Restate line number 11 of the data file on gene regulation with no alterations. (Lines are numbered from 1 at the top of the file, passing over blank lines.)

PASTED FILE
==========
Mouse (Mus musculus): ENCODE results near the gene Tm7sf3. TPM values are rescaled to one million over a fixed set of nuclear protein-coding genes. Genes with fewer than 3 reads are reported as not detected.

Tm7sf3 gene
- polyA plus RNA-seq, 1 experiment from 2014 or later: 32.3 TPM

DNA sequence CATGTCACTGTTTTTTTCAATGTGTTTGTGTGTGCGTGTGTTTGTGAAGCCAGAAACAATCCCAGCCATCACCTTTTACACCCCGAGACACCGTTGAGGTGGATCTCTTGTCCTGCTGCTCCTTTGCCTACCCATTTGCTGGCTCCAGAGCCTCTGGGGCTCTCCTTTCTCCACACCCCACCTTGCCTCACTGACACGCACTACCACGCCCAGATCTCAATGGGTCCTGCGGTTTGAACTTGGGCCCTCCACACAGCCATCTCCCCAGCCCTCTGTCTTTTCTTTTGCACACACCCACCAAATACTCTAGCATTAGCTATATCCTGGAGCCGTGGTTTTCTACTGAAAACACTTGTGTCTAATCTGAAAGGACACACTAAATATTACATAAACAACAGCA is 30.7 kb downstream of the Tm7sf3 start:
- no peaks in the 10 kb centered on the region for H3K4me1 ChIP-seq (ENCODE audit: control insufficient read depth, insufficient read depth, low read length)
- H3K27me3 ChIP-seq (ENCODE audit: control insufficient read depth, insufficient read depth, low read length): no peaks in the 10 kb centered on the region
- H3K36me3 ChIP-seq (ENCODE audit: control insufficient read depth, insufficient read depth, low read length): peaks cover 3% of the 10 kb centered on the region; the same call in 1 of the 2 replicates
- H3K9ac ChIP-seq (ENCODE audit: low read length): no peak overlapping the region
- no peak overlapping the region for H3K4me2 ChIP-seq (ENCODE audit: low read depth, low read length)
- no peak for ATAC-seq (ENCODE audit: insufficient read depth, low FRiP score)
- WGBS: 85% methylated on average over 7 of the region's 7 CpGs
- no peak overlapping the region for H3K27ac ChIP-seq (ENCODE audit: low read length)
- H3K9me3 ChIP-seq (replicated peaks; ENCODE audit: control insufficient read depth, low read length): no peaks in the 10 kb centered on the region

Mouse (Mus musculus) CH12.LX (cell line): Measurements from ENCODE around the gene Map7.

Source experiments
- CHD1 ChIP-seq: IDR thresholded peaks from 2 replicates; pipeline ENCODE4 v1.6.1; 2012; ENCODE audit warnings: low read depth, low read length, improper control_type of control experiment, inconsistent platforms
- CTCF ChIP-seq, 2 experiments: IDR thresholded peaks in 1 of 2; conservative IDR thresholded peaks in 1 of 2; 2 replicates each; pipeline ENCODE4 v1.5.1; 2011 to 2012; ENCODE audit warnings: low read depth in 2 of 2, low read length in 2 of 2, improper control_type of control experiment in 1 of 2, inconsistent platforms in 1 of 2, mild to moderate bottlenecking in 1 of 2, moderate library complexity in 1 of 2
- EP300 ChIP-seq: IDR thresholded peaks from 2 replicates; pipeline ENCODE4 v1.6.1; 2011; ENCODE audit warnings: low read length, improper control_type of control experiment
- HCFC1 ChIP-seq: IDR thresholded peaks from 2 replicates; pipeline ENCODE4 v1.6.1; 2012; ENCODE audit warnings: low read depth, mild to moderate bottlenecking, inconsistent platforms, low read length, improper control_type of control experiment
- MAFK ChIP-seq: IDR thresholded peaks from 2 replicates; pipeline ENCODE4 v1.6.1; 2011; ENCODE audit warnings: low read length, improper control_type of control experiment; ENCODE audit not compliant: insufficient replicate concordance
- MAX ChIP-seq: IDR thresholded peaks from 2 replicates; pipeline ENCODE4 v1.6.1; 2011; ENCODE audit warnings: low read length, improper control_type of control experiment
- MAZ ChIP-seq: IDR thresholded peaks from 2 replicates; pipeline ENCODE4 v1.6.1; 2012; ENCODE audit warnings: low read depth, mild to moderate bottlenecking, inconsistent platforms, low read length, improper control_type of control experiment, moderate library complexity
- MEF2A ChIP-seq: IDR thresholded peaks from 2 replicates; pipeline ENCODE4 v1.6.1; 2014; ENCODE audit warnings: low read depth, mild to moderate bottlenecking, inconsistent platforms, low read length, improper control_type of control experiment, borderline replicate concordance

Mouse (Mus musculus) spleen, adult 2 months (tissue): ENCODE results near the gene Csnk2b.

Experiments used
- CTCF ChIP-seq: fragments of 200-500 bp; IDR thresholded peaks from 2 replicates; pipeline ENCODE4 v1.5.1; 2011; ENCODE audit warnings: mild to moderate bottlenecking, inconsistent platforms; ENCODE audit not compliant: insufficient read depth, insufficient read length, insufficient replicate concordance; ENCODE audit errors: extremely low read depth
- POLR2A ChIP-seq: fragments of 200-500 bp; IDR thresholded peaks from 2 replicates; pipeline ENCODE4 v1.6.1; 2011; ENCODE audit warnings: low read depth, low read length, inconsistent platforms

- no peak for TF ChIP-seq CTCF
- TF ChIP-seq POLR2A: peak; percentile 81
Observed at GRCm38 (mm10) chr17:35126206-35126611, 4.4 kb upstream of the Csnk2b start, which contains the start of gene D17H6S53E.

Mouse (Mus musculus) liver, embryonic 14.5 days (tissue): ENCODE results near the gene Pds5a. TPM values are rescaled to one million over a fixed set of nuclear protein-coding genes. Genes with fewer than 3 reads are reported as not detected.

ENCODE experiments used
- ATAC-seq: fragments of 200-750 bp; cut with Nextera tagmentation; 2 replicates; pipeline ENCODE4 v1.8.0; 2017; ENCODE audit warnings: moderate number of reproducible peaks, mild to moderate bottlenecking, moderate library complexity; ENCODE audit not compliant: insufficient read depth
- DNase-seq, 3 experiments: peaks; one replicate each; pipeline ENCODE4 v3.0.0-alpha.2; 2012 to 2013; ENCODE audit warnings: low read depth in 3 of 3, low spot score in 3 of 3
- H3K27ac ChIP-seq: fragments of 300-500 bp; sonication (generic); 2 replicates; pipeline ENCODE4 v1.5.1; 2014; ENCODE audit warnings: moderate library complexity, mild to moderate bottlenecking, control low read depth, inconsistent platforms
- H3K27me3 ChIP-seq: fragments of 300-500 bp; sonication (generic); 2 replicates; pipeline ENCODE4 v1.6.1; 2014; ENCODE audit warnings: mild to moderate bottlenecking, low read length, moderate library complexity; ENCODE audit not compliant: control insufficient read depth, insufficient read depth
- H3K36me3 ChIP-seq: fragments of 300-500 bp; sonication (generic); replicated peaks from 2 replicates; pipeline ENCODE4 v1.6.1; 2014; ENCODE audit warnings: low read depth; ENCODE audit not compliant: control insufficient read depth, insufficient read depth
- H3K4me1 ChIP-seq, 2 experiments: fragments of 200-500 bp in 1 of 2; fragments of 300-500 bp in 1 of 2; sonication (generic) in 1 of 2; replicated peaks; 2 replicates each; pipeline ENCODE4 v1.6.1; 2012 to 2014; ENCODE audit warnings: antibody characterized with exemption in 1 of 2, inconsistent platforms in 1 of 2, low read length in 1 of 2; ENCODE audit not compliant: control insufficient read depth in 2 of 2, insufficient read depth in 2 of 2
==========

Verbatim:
- WGBS: 85% methylated on average over 7 of the region's 7 CpGs